Project magazine Richard Bacon interview December 2013


Published on

Published in: Business
1 Like
  • Be the first to comment

No Downloads
Total views
On SlideShare
From Embeds
Number of Embeds
Embeds 0
No embeds

No notes for slide

Project magazine Richard Bacon interview December 2013

  1. 1. -* .ril uu%= ru ffi frT ffi tr h l- T INCREMENTAL BENEFITS IS THE CRITICISM OF THE GOVERNMENT'S UNIVERSAL CREDIT PROGRAMME FAIR? .t ,ffi il *r ww ffi #w #f fr ilr
  2. 2. frf'nTHE PR0JECT HTNTERvIEW pin or no spin, it's commonly accepted - governments will make mistakes. But can we do anything about it? It's a permanent Parliament paradox but the seemingly unanswerable question is one that South Norfolk MP Richard Bacon tackles in hrs book Conundrum. The boo( a^alyses failu'e in'rany h gh-prof e UK publlc sector projects, includrng the National Programme for lT in the NHS, the Child Support Agency, Passport Agency and Student Loans Company. Along with co-author Christopher Hope, senior political correspondent at The Daily Telegraph, Richard says one key reason for repeated prolect fatlures rs recruit ng civil servants on the basis of their cognitive abilities in terms of playing with ideas, rather than their ability to deliver. He quotes former head of the Nationa Aud t Off ice, Sir John Bourn:"The top jobs should go to those who have successfu ly managed programmes and - = - - G = - - = i. t4 proiect DE0EMBER2or3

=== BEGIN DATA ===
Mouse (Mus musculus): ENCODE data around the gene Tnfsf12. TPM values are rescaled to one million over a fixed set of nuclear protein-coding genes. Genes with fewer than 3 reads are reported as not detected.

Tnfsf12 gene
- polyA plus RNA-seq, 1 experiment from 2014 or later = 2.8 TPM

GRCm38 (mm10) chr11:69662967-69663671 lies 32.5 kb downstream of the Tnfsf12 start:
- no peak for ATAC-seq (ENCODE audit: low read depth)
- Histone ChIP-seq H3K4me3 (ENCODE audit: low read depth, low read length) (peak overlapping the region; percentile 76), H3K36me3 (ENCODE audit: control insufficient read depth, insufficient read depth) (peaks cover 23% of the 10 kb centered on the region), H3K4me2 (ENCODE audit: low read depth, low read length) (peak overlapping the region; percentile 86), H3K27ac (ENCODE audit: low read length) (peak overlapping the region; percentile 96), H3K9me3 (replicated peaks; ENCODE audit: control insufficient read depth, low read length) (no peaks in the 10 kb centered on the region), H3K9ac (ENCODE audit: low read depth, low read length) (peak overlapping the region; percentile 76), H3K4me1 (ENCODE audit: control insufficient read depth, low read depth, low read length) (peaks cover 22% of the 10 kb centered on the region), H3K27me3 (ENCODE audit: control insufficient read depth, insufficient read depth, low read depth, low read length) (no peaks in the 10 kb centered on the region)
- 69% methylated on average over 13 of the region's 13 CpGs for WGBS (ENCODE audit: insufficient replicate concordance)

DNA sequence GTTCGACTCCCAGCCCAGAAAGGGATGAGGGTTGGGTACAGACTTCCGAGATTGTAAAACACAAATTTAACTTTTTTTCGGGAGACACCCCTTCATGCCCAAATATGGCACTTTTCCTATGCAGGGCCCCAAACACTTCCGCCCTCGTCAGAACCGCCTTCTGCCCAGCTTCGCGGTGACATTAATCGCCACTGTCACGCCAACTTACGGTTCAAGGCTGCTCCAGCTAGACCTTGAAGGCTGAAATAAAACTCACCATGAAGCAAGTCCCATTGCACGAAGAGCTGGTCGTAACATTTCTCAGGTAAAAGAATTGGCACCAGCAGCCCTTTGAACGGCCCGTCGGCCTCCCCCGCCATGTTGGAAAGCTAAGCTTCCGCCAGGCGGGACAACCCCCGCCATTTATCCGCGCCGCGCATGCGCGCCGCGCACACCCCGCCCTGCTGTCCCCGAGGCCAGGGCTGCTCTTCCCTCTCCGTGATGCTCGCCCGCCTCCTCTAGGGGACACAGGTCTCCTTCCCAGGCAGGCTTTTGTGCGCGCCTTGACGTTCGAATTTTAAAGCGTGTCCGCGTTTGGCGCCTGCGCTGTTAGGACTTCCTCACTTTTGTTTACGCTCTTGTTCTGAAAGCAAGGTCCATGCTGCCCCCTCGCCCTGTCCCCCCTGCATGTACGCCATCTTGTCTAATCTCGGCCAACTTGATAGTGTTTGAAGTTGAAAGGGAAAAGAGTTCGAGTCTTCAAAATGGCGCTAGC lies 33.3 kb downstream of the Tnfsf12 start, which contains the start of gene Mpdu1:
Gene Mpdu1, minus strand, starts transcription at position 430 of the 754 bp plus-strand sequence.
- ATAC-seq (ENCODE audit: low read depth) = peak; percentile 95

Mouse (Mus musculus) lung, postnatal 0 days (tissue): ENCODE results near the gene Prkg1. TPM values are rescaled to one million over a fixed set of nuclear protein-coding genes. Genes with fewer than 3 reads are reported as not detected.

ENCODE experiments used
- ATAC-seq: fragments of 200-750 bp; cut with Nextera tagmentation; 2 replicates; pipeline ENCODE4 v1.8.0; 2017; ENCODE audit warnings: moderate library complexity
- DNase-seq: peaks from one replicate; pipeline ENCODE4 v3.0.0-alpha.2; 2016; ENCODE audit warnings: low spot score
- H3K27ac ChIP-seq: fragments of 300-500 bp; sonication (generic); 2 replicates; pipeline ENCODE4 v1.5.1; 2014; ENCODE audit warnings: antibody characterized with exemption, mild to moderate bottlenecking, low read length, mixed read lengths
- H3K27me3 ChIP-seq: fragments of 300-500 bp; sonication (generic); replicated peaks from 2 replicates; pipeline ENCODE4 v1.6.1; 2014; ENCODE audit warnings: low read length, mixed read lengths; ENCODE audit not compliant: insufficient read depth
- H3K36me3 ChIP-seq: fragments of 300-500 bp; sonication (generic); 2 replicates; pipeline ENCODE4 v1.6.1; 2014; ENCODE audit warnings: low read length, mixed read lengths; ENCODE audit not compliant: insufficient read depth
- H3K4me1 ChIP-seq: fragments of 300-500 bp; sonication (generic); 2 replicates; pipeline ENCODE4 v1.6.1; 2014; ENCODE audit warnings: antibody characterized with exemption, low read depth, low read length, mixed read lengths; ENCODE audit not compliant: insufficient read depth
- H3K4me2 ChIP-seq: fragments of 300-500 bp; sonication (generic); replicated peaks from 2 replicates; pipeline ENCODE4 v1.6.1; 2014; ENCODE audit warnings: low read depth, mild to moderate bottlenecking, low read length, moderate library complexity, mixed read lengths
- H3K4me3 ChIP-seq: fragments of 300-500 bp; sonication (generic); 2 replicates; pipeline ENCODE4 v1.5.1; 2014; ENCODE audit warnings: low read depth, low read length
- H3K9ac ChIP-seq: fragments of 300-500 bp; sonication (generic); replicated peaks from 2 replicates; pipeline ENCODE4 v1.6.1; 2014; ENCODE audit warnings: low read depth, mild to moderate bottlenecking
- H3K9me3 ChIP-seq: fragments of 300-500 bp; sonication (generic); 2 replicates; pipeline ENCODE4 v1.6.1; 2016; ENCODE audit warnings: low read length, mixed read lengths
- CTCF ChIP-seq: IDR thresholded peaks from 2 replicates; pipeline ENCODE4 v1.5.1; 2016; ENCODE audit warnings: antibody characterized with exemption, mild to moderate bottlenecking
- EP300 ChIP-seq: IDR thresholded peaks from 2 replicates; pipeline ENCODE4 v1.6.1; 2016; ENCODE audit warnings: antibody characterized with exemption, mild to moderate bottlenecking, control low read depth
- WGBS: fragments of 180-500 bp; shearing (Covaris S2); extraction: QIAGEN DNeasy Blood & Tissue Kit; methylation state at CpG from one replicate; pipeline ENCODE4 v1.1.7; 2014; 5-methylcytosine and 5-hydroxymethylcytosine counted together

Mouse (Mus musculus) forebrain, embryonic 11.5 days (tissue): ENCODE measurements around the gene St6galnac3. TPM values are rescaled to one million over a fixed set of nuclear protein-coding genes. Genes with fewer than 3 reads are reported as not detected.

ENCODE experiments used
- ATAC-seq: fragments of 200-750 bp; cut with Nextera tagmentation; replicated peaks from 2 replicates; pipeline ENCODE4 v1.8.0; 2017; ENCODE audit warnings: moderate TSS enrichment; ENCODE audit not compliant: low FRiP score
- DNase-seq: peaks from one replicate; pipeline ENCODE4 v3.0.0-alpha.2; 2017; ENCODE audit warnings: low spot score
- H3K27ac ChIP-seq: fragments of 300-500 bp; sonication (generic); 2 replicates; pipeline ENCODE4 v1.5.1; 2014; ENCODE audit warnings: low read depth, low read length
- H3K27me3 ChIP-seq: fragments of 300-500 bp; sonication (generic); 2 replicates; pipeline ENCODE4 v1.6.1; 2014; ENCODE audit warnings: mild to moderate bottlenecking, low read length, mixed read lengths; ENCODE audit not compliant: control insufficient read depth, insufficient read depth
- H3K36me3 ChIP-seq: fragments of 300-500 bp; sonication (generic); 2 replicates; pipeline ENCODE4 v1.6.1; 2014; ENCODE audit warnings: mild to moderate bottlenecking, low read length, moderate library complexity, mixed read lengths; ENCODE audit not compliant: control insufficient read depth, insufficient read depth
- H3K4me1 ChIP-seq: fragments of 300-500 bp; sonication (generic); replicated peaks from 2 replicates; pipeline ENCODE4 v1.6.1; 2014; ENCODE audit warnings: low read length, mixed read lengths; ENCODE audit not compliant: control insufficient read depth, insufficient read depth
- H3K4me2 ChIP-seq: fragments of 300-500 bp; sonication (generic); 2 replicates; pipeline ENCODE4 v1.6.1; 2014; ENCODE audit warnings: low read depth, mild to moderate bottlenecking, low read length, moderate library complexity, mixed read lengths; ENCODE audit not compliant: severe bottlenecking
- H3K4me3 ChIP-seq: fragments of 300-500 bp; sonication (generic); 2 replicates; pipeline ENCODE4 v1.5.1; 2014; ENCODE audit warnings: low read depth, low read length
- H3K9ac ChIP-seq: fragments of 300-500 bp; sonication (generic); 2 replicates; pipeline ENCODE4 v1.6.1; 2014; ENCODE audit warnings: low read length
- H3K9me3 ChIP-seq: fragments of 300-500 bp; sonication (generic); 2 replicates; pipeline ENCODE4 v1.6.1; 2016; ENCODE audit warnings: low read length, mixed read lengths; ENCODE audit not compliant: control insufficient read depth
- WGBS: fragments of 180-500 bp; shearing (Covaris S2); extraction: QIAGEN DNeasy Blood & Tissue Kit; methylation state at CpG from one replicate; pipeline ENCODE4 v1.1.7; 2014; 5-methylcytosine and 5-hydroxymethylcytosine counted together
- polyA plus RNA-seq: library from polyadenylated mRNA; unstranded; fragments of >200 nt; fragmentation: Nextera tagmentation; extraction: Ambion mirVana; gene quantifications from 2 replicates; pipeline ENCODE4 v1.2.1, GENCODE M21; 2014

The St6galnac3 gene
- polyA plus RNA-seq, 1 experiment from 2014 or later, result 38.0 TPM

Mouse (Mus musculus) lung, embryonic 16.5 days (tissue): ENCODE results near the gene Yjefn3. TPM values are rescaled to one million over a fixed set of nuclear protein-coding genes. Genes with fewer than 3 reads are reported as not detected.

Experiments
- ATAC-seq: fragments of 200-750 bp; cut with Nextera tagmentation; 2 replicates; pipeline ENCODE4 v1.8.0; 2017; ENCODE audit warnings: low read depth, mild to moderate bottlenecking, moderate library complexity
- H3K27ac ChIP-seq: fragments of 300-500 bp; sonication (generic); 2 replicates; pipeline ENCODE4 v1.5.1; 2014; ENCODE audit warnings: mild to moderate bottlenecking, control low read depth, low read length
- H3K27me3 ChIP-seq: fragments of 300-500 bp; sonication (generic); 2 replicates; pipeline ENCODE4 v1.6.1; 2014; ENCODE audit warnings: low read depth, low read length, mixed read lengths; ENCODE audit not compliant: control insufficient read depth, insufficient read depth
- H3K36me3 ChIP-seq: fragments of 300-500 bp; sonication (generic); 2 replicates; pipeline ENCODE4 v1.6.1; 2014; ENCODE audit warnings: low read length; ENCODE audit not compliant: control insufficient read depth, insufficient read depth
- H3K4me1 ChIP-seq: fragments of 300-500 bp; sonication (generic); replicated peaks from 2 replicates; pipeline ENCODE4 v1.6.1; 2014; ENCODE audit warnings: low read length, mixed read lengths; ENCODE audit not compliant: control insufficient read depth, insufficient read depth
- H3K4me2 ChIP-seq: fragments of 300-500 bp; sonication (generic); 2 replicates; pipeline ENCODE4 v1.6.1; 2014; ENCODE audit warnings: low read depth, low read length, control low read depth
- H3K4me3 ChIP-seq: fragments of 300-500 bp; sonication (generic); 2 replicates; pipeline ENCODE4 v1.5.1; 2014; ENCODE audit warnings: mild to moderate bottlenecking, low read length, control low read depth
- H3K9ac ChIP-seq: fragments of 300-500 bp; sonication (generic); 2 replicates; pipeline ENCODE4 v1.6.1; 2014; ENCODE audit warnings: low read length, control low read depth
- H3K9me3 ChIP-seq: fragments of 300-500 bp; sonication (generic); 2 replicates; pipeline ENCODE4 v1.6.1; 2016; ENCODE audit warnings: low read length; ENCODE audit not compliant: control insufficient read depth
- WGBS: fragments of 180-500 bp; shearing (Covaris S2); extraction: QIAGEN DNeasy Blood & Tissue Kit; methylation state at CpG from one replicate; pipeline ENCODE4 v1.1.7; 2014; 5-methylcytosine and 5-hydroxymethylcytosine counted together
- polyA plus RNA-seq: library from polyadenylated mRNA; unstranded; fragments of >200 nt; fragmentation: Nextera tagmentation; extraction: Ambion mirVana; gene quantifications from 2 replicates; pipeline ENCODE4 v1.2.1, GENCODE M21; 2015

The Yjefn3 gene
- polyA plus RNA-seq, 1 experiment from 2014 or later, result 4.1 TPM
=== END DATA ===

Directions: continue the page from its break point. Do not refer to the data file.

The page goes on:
3. 3. t. II11 : l I . :,ri,s-. ',.. ,: li;r#i, j..+ prolects in health, social, welfare and taxation as well as construction and defence. At the moment, they're given io those helping ministers get through the political week." Richard believes, to a large extent, Bourn's words still ring true, "Ministers have a limited pool of pre-determined talent to choose from in hirng the permanent secretaries who run civil service departments. These are very seldom professionals with prolect ma nagement experience. "More people are needed in Government with a deep understanding of project management and a successful track record. " The Conservative MP, who sits on the Public Accounts Committee, was inspired to write the book after seeing too much go wrong for too long. He outlines his passion for project management. "With lust about everyrl'ing you see, feel, touch and experience in the world, somebody, somewhere has prolect managed it. It is ceniral and ubiquitous and yet in both Parliament and Government we don't know how vital it is. "That to me is a problem for the profession that it needs to do something about." D dft ,f,crry* ffi:.F.,*rrr a thrhwa:.-tr ..MORE PEIIPLE ARE NEEDED Iru GOVERNMENT WITH A DEEP UNDERSTANDING OF PRtlJEGT MANAGEMENT AND A SUCCESSFUL TRACK REC[lRD.'' DECEMBER 2013 projegt